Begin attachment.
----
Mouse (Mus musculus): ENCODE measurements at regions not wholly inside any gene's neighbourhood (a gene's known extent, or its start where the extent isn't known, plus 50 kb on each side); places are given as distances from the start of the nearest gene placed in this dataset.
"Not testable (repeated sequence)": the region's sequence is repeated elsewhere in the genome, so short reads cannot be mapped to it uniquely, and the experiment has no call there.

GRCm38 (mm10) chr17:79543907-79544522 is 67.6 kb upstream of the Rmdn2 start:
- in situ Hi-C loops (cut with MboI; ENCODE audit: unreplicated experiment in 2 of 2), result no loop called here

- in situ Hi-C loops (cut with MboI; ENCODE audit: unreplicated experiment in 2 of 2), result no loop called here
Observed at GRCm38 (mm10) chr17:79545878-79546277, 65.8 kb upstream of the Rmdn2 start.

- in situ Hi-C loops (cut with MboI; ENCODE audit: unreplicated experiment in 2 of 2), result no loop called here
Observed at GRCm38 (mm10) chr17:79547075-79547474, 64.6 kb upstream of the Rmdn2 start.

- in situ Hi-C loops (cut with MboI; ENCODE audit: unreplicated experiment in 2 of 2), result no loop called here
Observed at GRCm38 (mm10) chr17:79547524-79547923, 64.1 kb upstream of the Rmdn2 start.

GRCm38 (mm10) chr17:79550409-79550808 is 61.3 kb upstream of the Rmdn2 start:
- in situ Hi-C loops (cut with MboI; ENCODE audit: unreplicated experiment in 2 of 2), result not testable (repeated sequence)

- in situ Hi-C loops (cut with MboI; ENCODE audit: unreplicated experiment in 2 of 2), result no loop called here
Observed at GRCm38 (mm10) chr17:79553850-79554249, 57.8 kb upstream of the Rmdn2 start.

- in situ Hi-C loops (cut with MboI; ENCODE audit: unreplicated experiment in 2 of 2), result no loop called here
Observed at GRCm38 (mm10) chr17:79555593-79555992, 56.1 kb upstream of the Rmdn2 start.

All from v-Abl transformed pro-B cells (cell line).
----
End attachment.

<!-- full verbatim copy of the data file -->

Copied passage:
Mouse (Mus musculus): ENCODE measurements at regions not wholly inside any gene's neighbourhood (a gene's known extent, or its start where the extent isn't known, plus 50 kb on each side); places are given as distances from the start of the nearest gene placed in this dataset.
"Not testable (repeated sequence)": the region's sequence is repeated elsewhere in the genome, so short reads cannot be mapped to it uniquely, and the experiment has no call there.

GRCm38 (mm10) chr17:79543907-79544522 is 67.6 kb upstream of the Rmdn2 start:
- in situ Hi-C loops (cut with MboI; ENCODE audit: unreplicated experiment in 2 of 2), result no loop called here

- in situ Hi-C loops (cut with MboI; ENCODE audit: unreplicated experiment in 2 of 2), result no loop called here
Observed at GRCm38 (mm10) chr17:79545878-79546277, 65.8 kb upstream of the Rmdn2 start.

- in situ Hi-C loops (cut with MboI; ENCODE audit: unreplicated experiment in 2 of 2), result no loop called here
Observed at GRCm38 (mm10) chr17:79547075-79547474, 64.6 kb upstream of the Rmdn2 start.

- in situ Hi-C loops (cut with MboI; ENCODE audit: unreplicated experiment in 2 of 2), result no loop called here
Observed at GRCm38 (mm10) chr17:79547524-79547923, 64.1 kb upstream of the Rmdn2 start.

GRCm38 (mm10) chr17:79550409-79550808 is 61.3 kb upstream of the Rmdn2 start:
- in situ Hi-C loops (cut with MboI; ENCODE audit: unreplicated experiment in 2 of 2), result not testable (repeated sequence)

- in situ Hi-C loops (cut with MboI; ENCODE audit: unreplicated experiment in 2 of 2), result no loop called here
Observed at GRCm38 (mm10) chr17:79553850-79554249, 57.8 kb upstream of the Rmdn2 start.

- in situ Hi-C loops (cut with MboI; ENCODE audit: unreplicated experiment in 2 of 2), result no loop called here
Observed at GRCm38 (mm10) chr17:79555593-79555992, 56.1 kb upstream of the Rmdn2 start.

All from v-Abl transformed pro-B cells (cell line).